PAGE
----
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Flag of Jamaica Coat of arms of Jamaica
Flag Coat of arms
Motto"Out of many, one people"
Anthem"Jamaica, Land We Love"
Royal anthem"God Save the Queen"
Location of Jamaica
(and largest city)
17°59′N 76°48′W / 17.983°N 76.8°W / 17.983; -76.8
Official languages English
Recognised regional languages Jamaican Patois
Ethnic groups  91.2% African, 6.2% Multiracial, 2.6% Other or Unknown[1]
Demonym Jamaican
Government Parliamentary democracy and Constitutional monarchy
 -  Monarch Elizabeth II
 -  Governor-General Patrick Allen
 -  Prime Minister Bruce Golding
 -  from the United Kingdom 6 August 1962 
 -  Total 11,100 km2 (166th)
4,444 ) sq mi 
 -  Water (%) 1.5
 -  July 2008 estimate 2,804,332 (133th)
 -  Density 252/km2 (49th)
7,000/sq mi
GDP (PPP) 2007 estimate
 -  Total $20.650 billion[2] (113st)
 -  Per capita $7,688[2] (85th)
GDP (nominal) 2007 estimate
 -  Total $11.266 billion[2] 
 -  Per capita $4,194[2] 
Gini (2000) 37.9 (medium
HDI (2006) 0.771 (medium) (87th)
Currency Jamaican dollar (JMD)
Time zone (UTC-5)
Drives on the left
Internet TLD .jm
Calling code 1 876

Jamaica (pronounced /dʒəˈmeɪkə/) is an island nation of the Greater Antilles, 234 kilometres (145 mi) in length and as much as 80 kilometres (50 mi) in width situated in the Caribbean Sea. It is about 145 kilometres (90 mi) south of Cuba, and 190 kilometres (120 mi) west of the island of Hispaniola, on which Haiti and the Dominican Republic are situated. Its indigenous Arawakan-speaking Taíno inhabitants named the island Xaymaca, meaning the "Land of Wood and Water", or the "Land of Springs".[3][dead link] Formerly a Spanish possession known as Santiago, it later became the British Crown colony of Jamaica. It is the third most populous anglophone country in North America, after the United States and Canada. It remains a Commonwealth realm.



The Arawak and Taino indigenous people originating from South America settled on the island between 4000 and 1000 BC.[4] When Christopher Columbus arrived in 1494 there were over 200 villages ruled by chiefs or caciques, with the south coast of Jamaica being the most populated, especially around what is now known as Old Harbour.[5] The Tainos were still inhabiting Jamaica when the British took control of the island.[6] The Jamaican National Heritage Trust is attempting to locate and document any evidence of the Taino/Arawaks.[7]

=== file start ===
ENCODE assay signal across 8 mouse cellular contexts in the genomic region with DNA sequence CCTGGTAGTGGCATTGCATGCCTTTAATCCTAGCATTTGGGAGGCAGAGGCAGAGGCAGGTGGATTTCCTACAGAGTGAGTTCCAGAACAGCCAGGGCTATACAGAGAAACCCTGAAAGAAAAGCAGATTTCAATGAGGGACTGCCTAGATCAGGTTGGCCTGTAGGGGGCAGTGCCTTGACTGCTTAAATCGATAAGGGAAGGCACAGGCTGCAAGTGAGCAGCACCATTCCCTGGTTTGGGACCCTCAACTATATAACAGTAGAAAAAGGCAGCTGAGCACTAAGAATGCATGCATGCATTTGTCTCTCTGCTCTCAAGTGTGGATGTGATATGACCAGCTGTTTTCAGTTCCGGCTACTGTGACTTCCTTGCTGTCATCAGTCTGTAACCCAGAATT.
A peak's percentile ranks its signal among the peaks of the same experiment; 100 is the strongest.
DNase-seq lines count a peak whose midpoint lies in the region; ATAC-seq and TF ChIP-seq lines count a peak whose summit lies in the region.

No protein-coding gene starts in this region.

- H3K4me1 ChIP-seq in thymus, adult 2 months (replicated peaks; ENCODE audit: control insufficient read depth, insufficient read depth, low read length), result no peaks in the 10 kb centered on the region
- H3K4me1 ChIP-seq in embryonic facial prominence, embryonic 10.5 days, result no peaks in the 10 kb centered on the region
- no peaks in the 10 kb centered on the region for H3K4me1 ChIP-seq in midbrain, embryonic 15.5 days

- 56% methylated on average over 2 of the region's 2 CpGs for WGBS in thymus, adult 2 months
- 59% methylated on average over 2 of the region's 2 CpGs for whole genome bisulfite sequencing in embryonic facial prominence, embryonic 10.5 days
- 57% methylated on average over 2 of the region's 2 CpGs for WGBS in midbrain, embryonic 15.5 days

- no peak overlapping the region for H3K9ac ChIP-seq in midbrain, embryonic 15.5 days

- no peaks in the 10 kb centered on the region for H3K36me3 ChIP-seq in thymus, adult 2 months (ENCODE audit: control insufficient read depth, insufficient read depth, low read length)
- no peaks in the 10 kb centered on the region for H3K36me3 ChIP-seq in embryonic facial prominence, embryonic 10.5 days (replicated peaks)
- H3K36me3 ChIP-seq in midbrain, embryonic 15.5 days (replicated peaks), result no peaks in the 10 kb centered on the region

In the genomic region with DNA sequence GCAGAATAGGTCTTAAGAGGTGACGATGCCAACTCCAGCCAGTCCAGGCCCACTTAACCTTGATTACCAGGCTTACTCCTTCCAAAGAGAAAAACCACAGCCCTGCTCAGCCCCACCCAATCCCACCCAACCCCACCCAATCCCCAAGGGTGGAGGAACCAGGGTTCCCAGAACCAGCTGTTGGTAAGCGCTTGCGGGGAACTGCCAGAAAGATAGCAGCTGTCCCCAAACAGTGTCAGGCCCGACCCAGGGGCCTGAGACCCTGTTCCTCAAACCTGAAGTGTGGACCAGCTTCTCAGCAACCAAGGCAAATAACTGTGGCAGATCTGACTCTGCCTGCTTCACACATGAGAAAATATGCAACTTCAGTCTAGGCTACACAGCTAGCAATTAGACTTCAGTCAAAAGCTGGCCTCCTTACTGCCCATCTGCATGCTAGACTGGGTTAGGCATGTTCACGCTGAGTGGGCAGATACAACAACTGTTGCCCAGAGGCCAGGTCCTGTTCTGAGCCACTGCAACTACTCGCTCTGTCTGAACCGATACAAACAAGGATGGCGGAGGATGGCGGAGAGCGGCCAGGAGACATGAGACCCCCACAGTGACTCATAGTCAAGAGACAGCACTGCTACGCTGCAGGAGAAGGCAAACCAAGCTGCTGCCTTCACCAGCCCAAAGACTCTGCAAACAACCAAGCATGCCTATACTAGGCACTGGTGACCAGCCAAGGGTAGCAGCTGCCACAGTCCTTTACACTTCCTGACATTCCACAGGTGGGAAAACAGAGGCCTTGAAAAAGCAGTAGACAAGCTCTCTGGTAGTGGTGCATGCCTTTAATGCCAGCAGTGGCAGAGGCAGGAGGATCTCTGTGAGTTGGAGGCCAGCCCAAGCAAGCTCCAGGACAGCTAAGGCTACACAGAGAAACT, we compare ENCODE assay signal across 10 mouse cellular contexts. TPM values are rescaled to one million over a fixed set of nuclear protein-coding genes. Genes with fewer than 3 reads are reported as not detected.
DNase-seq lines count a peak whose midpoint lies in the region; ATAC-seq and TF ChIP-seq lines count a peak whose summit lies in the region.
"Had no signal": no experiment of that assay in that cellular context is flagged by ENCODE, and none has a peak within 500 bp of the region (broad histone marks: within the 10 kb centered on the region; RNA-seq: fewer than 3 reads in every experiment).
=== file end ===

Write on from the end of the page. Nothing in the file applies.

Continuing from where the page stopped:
Christopher Columbus claimed Jamaica for Spain after landing there in 1494. Columbus' probable landing point was Dry Harbour, now called Discovery Bay. St. Ann's Bay was the "Saint Gloria" of Columbus who first sighted Jamaica at this point. One mile west of St. Ann's Bay is the site of the first Spanish settlement on the island, Sevilla, which was abandoned in 1554 because of numerous pirate raids.

The capital was moved to Spanish Town, now located in the parish of St. Catherine, as early as 1534. It was then called "Villa de la Vega". Spanish Town has the oldest Cathedral in the British colonies. The Spanish were forcibly evicted by the English at Ocho Rios in St. Ann. However, it was not until 1655 that, at Tower Isle, the English took over the last Spanish fort in Jamaica. The Spaniard Don Arnoldo de Yassi kept Tower Hill (the site of Tower Isle) from the English for five years, before escaping to Cuba. The site of his departure was fittingly called "Runaway Bay", which is also in St. Ann. The name of Montego Bay, the capital of the parish of St. James, was derived from the Spanish name manteca bahía (or Bay of Lard) for the large quantity of boar used for the lard-making industry.[8]

The English Admiral William Penn (father of William Penn of Pennsylvania) and General Robert Venables seized the island in 1655. As early as the 1670s, blacks formed a majority of the population.[9] During its first 200 years of British rule, Jamaica became one of the world's leading sugar-exporting, slave-dependent nations, producing more than 77,000 tons of sugar annually between 1820 and 1824. After the abolition of the slave trade (but not slavery itself) in 1807,[10] the British imported Indian and Chinese workers as indentured servants to supplement the labour pool. Descendants of indentured servants of Asian and Chinese origin continue to reside in Jamaica today.